Path Finder Lancaster crews needed two Navigators, so their mate Alf Drew was recruited to join them. Crankshaw was already at 156 when they arrived, so he joined the crew as Rear Gunner, along with an English Flight Engineer, Harry Hammond.

Legend has it that the boys had brought the original Donald Duck nose art with them, on a piece of Wellington canvas, but in fact their old “Donald” had been burnt out when a Boston bomber crash landed at Mildenhall, just before they were posted out. Apparently copies of the nose art were made at 156, and after the “Donald” and “Freddy” veterans had been allocated Lancaster GT-T for “Tommy”, “Duck” was applied to their new aircraft, along with the compromise name, “Thomas Fredrick Duck”.

After the TFD crew had safely completed their tour at 156, the nose art was removed from their Lancaster and kept by Nick Carter, and a second copy was kept by Jack Wright.

Many years after the war, the original art was donated by Nick to the Air Force Museum at Wigram, and the second copy was donated by the Wright family to MoTaT. The latter has become the centre piece of the new display.


Thomas Fredrick Duck copy artwork produced on canvas at 156 PFF Sqdn, 1943, signed on the back by a member of TFD’s ground crew, LAC Maund (NZ Bomber Command Assn).


A representative of each Thomas Fredrick Duck crew member family, in front of the display – L-R: Alf Drew’s son, RNZAF Chaplain S/L Stuart Hight, Charles Kelly’s son Steve, Jack Wright’s daughter Lesley, Ron Mayhill (NZBCA President), Nick Carter’s widow, Ken Crankshaw’s grandson Clayton (NZ Bomber Command Assn).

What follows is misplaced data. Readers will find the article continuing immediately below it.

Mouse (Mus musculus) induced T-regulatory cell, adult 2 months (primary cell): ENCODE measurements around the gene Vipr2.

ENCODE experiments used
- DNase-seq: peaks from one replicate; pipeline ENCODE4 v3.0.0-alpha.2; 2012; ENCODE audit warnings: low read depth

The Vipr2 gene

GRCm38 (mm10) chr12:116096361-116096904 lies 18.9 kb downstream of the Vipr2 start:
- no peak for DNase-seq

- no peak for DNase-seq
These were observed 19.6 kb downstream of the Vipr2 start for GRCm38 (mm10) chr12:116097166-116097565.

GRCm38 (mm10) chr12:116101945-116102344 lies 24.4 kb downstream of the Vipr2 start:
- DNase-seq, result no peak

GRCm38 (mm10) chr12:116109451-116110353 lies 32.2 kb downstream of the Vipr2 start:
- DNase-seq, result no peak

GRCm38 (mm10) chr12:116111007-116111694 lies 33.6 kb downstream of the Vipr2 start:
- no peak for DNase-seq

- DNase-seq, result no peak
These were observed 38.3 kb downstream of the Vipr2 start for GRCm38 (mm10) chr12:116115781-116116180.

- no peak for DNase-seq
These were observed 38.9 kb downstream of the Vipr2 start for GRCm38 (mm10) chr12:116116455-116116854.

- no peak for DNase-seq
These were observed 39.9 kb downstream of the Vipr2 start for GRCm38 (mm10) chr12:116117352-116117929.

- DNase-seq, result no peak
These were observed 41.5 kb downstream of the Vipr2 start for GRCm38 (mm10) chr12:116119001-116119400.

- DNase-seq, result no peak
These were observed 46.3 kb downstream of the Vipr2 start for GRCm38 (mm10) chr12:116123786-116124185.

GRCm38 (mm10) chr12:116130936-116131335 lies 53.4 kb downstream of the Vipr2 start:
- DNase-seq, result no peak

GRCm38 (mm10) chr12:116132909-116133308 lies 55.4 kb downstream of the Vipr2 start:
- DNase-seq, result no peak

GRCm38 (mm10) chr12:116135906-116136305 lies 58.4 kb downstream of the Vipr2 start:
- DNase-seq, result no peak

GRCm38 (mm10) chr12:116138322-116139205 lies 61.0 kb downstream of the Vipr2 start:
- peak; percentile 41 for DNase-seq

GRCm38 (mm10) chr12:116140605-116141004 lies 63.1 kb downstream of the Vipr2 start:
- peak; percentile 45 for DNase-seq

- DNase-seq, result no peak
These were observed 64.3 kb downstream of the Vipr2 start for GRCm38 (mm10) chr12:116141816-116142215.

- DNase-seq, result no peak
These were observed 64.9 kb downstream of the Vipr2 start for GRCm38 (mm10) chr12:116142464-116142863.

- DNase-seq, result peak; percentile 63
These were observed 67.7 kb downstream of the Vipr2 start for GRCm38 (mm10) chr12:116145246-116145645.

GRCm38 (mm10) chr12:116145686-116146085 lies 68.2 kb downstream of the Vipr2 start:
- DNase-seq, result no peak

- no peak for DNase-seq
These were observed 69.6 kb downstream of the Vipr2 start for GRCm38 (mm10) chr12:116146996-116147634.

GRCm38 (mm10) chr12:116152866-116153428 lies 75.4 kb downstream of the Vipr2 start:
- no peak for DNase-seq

There was an impressive turn-out of around 50 people. Sadly, none of the crew survives, the last, Nick Carter, passing away last year. However it was very special that his widow was able to attend.

RNZAF Chaplain S/L Stuart Hight led the service, and NZBCA President Ron Mayhill DFC, Legion of Honour, Peter Wheeler and Chris Newey each spoke about aspects of the crew and the significance of the display in helping us to remember the contributions of the airmen of Bomber Command.

It was an uplifting and at times very emotional occasion to have all six families together, 70 years later, to pay our respects to these brave men, for individuals to be able to speak to the gathering, read items from diaries, logbooks and memoirs, recount favourite anecdotes, and then meet and chat afterwards. The respect and affection felt towards their skipper and crewmates was a strong common theme in the stories that have been handed down, and it must have been deeply satisfying for descendants to hear these shared again after so many years.